How high will the price oil go?

Early in the summer I was predicting $65-70 by the end of the year, but today it hit $65, and closed at $64.90 . I am now predicting it will close above $75 before the end of the year.

Anybody care to make a gentlemen’s bet on the high close for this year?

$72.99 9/10ths

Why are the truckers so quiet about this?

Jinx , I’m sure my husband could answer that question better than myself, as he’s an OTR truck driver. But, alas, he won’t be here till the weekend.
I do know that he, and many others, are quite concerned about the price of oil. The big trucking companies are really over a barrel, pardon the pun, regarding the diesel prices and the amount of fuel that they use annually. It’s getting to the point that many large trucking companies are going under. It may not be the entire reason they are going under, but it is partly the reason. There has been much talk of switching to using the railroad, rather than trucking companies, just because of the high fees charged by the trucking companies. Apparently, they think the railroads can do it cheaper and things will get there faster. I don’t know if this will ever become the norm, but there are several companies that have already begun to use the railroad. For a truck driver, this is a rather scary prospect…feeling that you will lose your job, all because of high fuel prices.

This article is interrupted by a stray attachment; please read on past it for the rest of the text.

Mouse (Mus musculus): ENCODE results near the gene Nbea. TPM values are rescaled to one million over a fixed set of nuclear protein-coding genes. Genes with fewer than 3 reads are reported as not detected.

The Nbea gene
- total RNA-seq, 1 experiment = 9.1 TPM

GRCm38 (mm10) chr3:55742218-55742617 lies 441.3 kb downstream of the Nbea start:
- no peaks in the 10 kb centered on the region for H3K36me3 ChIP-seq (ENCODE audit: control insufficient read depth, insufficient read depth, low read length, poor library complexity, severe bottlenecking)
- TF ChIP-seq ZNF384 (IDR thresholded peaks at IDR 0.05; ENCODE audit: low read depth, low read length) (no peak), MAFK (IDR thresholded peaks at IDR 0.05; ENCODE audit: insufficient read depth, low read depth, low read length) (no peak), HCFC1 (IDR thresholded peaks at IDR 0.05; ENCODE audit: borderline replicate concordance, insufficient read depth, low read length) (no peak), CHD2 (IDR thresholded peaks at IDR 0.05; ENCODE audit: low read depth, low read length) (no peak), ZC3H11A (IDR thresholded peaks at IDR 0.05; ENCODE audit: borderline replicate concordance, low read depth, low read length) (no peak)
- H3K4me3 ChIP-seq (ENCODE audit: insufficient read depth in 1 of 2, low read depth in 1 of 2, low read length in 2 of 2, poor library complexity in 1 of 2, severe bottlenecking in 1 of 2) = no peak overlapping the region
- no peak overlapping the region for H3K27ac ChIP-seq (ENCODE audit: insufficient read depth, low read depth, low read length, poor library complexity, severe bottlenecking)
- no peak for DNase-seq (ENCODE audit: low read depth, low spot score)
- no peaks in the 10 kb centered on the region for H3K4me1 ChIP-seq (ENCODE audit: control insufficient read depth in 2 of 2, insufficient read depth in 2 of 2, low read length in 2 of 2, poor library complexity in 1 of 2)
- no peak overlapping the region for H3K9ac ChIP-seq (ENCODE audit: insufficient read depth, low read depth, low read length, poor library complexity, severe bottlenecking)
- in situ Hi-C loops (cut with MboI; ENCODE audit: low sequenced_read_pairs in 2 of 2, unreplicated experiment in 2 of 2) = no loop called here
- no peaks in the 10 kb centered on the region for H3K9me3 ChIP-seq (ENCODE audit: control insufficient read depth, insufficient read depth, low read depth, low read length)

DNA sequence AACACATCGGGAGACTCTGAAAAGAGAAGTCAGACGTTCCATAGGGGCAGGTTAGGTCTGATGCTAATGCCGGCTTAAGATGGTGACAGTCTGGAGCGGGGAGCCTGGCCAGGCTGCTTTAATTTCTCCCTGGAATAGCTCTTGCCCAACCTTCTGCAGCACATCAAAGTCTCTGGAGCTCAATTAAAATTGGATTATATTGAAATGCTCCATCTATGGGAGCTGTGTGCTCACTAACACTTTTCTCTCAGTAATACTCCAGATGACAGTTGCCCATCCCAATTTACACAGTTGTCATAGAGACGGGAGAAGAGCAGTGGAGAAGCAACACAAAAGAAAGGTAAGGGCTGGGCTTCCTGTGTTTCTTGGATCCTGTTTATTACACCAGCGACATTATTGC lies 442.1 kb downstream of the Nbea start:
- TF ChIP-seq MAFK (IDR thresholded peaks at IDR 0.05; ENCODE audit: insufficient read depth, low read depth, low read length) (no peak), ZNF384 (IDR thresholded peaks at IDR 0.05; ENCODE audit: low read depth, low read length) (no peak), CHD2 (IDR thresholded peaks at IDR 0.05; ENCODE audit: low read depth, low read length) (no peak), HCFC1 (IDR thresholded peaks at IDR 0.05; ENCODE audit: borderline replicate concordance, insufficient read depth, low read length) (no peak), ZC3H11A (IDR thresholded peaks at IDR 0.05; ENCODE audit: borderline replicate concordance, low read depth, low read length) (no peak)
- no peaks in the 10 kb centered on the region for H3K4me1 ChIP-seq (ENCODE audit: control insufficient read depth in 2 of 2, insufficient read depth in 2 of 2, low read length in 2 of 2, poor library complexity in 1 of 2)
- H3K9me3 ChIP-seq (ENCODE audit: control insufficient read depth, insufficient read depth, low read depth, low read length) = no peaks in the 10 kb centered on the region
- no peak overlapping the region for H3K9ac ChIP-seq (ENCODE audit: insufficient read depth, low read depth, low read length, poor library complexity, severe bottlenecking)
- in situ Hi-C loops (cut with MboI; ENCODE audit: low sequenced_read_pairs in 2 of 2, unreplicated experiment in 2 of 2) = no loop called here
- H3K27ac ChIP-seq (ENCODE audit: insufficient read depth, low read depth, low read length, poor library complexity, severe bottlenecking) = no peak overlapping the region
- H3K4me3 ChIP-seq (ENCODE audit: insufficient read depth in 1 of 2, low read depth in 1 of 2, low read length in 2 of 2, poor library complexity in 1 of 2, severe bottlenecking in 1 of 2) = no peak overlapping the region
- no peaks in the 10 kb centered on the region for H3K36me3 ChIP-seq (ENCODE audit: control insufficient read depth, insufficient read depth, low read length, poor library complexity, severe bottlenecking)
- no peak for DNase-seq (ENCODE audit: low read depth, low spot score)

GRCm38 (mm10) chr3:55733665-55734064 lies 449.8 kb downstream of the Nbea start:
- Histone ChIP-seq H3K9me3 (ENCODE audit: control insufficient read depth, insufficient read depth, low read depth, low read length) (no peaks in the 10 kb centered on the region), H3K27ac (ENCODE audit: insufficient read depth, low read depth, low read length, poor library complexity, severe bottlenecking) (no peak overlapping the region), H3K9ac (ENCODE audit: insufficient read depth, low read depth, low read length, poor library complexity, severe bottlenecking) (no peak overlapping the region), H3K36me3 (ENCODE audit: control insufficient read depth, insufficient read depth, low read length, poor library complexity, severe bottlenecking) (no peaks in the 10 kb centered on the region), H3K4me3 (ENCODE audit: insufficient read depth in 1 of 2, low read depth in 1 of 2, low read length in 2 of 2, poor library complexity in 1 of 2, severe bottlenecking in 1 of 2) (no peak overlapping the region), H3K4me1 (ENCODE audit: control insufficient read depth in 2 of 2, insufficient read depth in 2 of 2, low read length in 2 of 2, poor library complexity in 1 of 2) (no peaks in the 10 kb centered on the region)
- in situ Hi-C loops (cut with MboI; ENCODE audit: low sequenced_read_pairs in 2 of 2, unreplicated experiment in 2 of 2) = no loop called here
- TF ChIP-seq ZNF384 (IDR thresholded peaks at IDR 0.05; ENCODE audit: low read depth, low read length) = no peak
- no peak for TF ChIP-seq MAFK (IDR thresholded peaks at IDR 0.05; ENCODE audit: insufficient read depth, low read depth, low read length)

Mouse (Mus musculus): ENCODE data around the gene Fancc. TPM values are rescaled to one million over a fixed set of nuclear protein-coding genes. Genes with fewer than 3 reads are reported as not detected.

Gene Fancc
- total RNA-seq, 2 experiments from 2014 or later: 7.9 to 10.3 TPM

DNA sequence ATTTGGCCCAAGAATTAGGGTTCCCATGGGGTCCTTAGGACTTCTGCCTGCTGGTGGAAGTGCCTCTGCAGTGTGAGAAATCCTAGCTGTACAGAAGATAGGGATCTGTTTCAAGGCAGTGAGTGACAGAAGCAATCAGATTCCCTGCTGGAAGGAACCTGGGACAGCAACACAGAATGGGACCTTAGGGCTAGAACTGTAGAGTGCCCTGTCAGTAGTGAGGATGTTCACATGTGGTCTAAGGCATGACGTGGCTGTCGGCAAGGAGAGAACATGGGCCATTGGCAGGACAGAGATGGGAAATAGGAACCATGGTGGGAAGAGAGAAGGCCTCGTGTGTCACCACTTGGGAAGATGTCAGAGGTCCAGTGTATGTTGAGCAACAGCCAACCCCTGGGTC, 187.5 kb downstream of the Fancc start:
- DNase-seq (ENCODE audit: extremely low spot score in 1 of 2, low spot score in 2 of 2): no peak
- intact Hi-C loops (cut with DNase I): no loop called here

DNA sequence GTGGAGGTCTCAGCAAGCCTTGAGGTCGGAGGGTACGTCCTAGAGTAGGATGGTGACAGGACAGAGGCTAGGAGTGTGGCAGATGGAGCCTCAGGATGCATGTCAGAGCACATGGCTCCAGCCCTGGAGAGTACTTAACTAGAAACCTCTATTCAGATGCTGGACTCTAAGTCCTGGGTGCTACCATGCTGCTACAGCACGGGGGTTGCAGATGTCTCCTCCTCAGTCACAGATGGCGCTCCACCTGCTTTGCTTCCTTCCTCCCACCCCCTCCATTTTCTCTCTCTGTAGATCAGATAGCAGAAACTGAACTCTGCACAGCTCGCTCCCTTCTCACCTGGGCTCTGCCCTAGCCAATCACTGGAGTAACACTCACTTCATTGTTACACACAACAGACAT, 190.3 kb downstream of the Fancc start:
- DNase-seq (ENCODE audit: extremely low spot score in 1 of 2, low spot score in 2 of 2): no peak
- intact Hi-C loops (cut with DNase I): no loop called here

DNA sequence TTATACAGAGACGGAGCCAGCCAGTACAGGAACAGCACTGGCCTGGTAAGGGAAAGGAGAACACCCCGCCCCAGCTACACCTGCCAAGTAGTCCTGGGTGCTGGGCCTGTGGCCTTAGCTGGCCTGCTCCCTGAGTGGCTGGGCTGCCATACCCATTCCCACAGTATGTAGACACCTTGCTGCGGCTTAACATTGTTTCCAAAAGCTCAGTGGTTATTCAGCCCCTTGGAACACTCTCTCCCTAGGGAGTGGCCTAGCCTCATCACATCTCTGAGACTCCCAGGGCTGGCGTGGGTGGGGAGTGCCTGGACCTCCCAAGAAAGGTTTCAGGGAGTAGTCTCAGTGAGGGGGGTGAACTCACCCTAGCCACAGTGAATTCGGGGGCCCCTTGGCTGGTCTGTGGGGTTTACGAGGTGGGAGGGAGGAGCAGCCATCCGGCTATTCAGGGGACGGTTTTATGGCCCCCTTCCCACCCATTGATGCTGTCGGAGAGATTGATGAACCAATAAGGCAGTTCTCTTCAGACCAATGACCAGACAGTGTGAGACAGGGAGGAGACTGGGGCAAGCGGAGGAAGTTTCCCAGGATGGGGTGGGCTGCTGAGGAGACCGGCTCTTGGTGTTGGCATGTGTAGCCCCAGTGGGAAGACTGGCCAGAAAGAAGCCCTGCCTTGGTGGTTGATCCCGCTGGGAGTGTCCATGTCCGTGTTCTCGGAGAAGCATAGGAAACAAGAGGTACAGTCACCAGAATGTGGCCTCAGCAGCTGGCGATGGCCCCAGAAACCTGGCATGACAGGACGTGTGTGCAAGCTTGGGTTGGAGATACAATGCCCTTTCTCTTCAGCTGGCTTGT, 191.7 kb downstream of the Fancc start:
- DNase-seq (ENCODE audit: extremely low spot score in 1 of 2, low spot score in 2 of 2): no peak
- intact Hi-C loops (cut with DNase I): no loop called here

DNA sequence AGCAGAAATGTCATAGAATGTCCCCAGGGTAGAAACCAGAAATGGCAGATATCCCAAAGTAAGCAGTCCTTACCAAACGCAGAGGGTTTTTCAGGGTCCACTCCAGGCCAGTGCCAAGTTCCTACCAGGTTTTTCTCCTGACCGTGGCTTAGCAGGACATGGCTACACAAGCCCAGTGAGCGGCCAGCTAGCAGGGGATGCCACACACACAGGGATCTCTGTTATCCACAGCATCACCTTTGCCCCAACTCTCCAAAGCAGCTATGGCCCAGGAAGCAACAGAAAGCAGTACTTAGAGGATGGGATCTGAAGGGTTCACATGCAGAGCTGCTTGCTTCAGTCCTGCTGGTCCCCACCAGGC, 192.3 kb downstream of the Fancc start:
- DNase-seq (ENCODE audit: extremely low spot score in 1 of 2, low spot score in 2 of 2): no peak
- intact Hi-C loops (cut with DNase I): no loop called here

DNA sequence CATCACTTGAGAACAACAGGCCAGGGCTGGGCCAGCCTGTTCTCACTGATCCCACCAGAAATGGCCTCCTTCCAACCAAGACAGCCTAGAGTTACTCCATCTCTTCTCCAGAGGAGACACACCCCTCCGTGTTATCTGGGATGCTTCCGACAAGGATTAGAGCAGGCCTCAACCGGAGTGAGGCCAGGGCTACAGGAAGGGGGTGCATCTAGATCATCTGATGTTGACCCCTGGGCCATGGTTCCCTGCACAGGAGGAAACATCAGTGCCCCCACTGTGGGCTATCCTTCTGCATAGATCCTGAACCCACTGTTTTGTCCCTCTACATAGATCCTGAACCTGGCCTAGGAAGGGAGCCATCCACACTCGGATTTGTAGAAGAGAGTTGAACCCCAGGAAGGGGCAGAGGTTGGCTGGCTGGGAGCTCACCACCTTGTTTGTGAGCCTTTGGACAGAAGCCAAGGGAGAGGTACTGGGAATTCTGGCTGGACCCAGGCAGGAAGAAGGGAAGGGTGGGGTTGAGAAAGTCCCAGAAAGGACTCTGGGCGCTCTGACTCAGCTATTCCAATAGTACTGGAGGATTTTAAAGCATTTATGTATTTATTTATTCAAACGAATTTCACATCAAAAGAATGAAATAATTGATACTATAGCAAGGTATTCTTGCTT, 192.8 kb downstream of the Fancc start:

Probably because they realize there’s nothing they can do about it. You can’t strike for cheaper gas.

Well, prices are reaching the point right now where alteternative methods of producing oil become profitable. Thermal Depolymerization seems to be profitable at the $80 a barrel mark, and if current oil prices remain as high as they are, oil shale will also be profitable, though companies are hesitant to invest in it - there was heavy investment in oil shale during the '70s, that turn into a money bit after oil prices dropped heavily in the '80s.

Other alternatives include extracting oil from tar sands in Canada and Venezuela, though this requires lots of electricity. There are proposals to build nuclear plants to provide the power. You can also make oil from coal and natural gas; there are a number of large but remote natural gas fields that are too expensive to ship natural gas from, but converting the gas to oil on site may make them viable.

They aren’t

I’m stunned. Why can’t truckers do so as a normal part of doing business? Their costs are going up so it shouldn’t be a surprise that prices do as well.

Or is there some form of price control in place?

Because they are independent contractors. Trucking companies are refusing to pay for increased fuel costs, even though some companies are pocketing fuel surcharges they have already charged their customers.

Ah. And thus we have a good reason for the union to get involved. If this sort of thing isn’t the raison d’etre of the Teamsters I don’t know what is. Have Teamsters driving stop driving for firms that won’t play. A week of that (providing the union stays solid) should catch some attention.